Child Care Assistance Program
- What is the Child Care Assistance Program?
- Who can get help from Child Care Assistance?
- How does the Child Care Assistance Program work?
- How much will I have to pay each month on CCAP?
- Can I pick my child care provider if I get help from CCAP?
- How do I find a child care provider who will accept CCAP?
- Can I change my child care provider at any time with CCAP?
- Can I use more than one child care provider with CCAP?
- Do I have to work, look for work, or go to school to get CCAP?
- Who is an eligible caregiver?
- What if I am unemployed and need child care to look for work?
- Do I or my children have to be U.S. citizens to get CCAP?
- I am an immigrant. If I get help from CCAP, will I be a public charge?
- Does it matter how long I have lived in Minnesota?
- Are there any asset limits for Child Care Assistance?
- Do I have to cooperate with the child support office to get CCAP?
- How do I get an application for the Child Care Assistance Program?
- What is the application like?
- How do I apply? Do I have to go in person?
- Can I apply for CCAP while I am pregnant, if I have no other children?
- How soon will I be able to get help from CCAP?
- Is there a waiting list to receive Child Care Assistance in my county?
- How does the waiting list work?
- What do I have to do to stay on the program?
- How often do I have to renew my CCAP?
- What happens if I move to another county?
- Is there a limit to how long I can get CCAP?
The Child Care Assistance Program (CCAP) helps parents with lower incomes pay for child care. CCAP has many subprograms to help families. CCAP includes:
- Basic Sliding Fee (BSF), for parents who are working, looking for work, or going to school,
- MFIP Child Care, for parents on MFIP,
- Transition Year Child Care, for parents in the first year after leaving MFIP.
The Child Care Assistance Program is administered by the Minnesota Department of Human Services but eligibility and case management is done by county human services departments.
The Child Care Assistance Program is for families with children under age 13 (and under age 15 for children who are handicapped or have special needs). To get CCAP, your income has to be below the limits. Parents also have to work, look for work, or go to school to get CCAP. All families on MFIP (Minnesota Family Investment Program) can get CCAP. Lots of other parents also get CCAP to help them pay for child care.
The amount you pay each month (your parent co-pay) depends on your income and your family size. Some families with very low incomes do not have a co-pay. Other families pay between $10 and several hundred dollars each month.
You can call or visit the website for Child Care Aware of Minnesota. Information is available about providers all across the state. You can search for childcare that meets your needs. On the website under Search, you can search for information on centers/preschools, family child care and Head Start. Operators are available in Hmong, Spanish and Somali. Parents and Child Care Providers are encouraged to call 1-888-291-9811 (651-665-0150 in the metro area) for personalized support in their home language. You can also search for child care providers online by clicking here.
Yes. To get CCAP, every adult who lives in your home who is a parent, legal guardian, or spouse has to work an average of 20 hours per week, be looking for work, or going to school. These people are called “eligible caregivers.”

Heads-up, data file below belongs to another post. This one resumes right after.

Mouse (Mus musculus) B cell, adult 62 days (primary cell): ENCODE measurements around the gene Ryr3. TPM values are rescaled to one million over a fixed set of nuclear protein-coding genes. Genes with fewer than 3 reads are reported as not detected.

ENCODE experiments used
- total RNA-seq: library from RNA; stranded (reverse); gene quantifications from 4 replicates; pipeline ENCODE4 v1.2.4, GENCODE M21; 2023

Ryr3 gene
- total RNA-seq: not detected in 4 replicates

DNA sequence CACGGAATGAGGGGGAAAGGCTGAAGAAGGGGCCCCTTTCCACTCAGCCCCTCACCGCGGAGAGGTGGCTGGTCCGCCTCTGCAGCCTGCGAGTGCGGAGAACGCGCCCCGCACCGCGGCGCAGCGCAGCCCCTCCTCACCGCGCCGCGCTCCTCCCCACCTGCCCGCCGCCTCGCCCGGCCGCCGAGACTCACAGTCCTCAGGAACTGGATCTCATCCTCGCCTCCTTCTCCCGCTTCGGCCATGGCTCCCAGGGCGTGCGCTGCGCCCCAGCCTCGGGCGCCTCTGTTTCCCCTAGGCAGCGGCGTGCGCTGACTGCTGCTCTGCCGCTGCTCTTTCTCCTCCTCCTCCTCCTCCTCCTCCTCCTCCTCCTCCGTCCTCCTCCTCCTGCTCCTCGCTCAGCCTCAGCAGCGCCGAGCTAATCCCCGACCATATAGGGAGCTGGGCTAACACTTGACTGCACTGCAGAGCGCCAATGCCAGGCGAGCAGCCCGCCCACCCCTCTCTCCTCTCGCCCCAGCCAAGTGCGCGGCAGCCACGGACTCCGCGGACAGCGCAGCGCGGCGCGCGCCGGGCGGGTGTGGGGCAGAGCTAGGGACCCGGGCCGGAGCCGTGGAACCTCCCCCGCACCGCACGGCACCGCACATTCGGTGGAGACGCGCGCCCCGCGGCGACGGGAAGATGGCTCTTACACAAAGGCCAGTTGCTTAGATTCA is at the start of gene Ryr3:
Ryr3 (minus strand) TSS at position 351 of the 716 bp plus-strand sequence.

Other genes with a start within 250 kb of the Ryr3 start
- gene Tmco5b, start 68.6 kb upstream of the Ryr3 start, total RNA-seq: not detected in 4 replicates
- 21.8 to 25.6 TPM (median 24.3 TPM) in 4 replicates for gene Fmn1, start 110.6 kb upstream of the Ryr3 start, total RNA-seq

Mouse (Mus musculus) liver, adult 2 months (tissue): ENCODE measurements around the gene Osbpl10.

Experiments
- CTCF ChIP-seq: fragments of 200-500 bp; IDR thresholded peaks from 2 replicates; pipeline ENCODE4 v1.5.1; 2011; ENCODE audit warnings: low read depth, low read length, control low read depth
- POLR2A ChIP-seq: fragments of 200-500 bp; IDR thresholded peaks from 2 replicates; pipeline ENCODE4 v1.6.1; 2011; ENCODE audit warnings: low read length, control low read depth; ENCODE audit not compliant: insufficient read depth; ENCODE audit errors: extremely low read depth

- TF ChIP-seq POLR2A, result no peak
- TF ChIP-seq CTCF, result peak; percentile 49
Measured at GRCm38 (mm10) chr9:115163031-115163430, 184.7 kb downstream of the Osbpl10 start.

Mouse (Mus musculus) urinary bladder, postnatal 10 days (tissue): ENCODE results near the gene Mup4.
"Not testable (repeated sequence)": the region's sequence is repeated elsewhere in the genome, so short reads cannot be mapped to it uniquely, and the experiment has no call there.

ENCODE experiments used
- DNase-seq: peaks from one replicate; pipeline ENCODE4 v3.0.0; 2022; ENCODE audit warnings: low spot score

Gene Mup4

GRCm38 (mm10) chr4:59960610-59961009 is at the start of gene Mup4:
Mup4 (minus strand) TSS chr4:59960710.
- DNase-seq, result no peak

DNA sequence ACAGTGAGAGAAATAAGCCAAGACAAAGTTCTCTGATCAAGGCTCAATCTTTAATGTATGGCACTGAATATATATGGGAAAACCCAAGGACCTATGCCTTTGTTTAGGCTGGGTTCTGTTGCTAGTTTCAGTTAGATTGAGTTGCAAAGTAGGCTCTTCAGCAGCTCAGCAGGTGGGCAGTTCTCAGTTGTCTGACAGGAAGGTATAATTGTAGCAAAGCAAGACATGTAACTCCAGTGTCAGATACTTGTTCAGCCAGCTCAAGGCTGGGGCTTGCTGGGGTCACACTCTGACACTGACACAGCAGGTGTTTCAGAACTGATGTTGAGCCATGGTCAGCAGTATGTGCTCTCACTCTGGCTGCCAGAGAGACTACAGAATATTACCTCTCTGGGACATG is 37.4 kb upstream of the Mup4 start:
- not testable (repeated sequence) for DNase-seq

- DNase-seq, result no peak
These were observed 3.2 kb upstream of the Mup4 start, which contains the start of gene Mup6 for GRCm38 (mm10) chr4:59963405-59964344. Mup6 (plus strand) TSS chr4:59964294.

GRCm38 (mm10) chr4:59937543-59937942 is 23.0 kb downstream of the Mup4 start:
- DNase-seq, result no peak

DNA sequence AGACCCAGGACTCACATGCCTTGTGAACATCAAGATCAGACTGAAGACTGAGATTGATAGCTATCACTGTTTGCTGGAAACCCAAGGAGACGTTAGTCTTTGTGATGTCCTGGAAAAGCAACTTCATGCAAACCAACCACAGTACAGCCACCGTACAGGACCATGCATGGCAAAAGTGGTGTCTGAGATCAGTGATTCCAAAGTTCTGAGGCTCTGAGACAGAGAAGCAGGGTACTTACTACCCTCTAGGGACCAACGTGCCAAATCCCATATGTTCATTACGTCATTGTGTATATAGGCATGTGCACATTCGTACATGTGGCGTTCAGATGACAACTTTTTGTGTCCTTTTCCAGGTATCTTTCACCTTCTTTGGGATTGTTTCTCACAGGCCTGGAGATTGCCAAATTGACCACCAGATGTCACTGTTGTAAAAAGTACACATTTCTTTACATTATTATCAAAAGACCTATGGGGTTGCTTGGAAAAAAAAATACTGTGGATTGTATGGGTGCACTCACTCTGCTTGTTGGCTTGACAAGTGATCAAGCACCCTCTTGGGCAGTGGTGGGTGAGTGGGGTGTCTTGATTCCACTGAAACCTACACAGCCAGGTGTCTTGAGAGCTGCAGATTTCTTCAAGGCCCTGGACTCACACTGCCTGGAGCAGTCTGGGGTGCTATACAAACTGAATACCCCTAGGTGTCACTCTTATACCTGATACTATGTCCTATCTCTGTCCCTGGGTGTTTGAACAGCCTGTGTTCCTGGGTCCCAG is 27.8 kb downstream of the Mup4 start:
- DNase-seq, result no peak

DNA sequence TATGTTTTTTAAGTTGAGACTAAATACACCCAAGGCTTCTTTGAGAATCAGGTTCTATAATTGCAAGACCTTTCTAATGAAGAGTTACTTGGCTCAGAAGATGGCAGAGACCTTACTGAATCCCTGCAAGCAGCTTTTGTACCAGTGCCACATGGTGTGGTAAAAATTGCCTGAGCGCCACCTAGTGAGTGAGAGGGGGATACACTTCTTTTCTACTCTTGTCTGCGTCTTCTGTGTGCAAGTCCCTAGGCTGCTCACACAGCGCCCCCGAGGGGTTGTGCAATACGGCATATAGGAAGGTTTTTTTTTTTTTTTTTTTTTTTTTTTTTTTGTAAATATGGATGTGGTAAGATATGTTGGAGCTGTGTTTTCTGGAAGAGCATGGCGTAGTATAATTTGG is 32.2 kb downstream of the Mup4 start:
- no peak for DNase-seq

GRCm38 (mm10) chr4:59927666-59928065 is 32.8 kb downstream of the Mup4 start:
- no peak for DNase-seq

- The child’s mother and father (even if they are not married)
- An adult married to the mother or father of the child
- The child’s legal guardian and his or her spouse
- Grandparents of a child
- A parent’s boyfriend or girlfriend
- Adult relatives who are not the mother or father of the child
- Other people who live with you but who are not related to you
Children for whom you are applying for CCAP must be U.S. citizens or have an acceptable immigration status. Parents or other caregivers do not have to be U.S. citizens or have an acceptable immigration status but they do need to provide proof of identity (e.g. driver's license, state identification card, passport, school identification card or birth certificate) and residence (e.g. one of the items listed above or a copy of a recent utility bill, rental lease or mortgage document).
Also, you will be asked to provide Social Security Numbers on the application. You are not required to provide Social Security Numbers and it will not impact your ability to get any benefits if you do not provide them.
The paper application is about 9 pages long, including instructions. It asks questions about your income and expenses, your employer or school, and your children and their needs. You will also have to prove your identity and your residence (where you live). You can do this by including copies of an ID or birth certificate and utility bill, rental lease, or mortgage.
The online application is a combined application which allows you to select the program of Child Care Assistance, for which you are interested in applying. The questions will vary based on which programs you select.
After submitting the online application, you should expect to be asked to send in proofs as mentioned above.
You have to turn in an application to your county human services office. You can apply online or you can mail, fax, or deliver a paper application. There is an intake interview required to apply for CCAP. Once you get CCAP, you will work with a child care worker who will help you understand the program.
Some counties have waiting lists to receive Child Care Assistance. To find out if your county has a waiting list click here.
Usually every 12 months. You will be sent a “redetermination” form in the mail. Fill it out and mail it back right away so that you can continue to get help paying for child care from CCAP.